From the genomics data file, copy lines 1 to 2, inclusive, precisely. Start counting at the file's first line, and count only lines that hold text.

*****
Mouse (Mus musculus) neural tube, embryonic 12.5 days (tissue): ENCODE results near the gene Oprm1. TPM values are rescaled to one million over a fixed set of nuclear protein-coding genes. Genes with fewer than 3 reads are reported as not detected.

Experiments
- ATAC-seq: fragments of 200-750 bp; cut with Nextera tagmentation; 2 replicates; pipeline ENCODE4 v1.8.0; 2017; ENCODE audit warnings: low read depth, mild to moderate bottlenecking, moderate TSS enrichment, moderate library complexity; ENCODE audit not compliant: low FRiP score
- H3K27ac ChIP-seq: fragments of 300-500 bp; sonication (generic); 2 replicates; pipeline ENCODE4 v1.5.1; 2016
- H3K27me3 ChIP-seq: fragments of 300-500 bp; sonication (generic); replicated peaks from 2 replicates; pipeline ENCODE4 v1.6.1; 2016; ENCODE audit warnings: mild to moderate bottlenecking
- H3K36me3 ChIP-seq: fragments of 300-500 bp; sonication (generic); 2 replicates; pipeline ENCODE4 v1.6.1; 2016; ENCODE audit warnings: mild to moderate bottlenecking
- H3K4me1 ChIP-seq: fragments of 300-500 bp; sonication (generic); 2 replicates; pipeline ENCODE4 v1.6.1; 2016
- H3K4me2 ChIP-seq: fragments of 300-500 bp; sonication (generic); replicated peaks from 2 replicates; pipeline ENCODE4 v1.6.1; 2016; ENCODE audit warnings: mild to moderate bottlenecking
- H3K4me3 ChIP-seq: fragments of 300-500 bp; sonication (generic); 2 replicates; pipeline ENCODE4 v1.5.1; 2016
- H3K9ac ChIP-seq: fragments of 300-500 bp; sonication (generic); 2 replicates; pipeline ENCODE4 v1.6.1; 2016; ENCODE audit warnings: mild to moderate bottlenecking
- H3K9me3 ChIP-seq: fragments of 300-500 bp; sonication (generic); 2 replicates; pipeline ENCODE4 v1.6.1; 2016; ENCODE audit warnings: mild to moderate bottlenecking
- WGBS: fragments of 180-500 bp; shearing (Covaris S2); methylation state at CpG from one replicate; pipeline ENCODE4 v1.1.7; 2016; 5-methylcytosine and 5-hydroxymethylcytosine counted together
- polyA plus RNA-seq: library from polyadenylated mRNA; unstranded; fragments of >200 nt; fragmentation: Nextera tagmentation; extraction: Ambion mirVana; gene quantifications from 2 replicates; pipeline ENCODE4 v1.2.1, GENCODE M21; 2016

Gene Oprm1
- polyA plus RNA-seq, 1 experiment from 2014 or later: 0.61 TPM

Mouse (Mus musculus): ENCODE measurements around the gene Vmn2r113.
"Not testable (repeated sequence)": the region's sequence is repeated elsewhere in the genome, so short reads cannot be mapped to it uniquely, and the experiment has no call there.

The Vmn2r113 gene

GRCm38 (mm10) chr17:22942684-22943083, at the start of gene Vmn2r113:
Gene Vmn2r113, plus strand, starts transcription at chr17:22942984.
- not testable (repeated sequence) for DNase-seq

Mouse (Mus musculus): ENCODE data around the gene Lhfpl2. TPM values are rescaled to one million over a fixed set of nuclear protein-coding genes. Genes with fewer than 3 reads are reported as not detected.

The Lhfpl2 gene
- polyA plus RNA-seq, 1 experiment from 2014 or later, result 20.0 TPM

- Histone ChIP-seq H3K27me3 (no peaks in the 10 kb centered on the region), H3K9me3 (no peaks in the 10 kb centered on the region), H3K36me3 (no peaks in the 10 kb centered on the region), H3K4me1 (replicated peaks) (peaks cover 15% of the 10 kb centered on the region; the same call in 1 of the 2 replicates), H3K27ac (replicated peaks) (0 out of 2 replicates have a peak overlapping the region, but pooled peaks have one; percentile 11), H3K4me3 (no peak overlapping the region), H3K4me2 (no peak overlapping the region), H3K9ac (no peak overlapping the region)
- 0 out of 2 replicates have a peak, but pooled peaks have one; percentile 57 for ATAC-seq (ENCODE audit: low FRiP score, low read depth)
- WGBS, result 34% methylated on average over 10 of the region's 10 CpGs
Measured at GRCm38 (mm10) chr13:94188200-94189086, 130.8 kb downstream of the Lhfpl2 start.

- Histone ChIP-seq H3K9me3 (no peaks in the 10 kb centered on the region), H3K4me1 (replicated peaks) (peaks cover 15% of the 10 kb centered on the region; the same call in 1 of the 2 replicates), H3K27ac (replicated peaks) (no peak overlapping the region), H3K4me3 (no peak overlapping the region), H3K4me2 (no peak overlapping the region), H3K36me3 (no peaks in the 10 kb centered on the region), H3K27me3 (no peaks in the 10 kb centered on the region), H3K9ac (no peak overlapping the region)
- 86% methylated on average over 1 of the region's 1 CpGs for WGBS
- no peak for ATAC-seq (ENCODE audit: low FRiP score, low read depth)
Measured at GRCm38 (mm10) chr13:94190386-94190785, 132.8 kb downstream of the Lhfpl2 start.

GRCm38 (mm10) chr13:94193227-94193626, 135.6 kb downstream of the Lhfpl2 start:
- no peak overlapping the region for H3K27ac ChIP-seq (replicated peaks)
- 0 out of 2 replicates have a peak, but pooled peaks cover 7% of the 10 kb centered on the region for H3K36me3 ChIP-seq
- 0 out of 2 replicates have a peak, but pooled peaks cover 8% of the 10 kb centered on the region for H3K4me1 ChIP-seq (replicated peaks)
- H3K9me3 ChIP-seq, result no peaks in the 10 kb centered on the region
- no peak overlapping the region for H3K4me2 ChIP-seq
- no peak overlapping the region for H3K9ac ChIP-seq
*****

Mouse (Mus musculus) neural tube, embryonic 12.5 days (tissue): ENCODE results near the gene Oprm1. TPM values are rescaled to one million over a fixed set of nuclear protein-coding genes. Genes with fewer than 3 reads are reported as not detected.

Experiments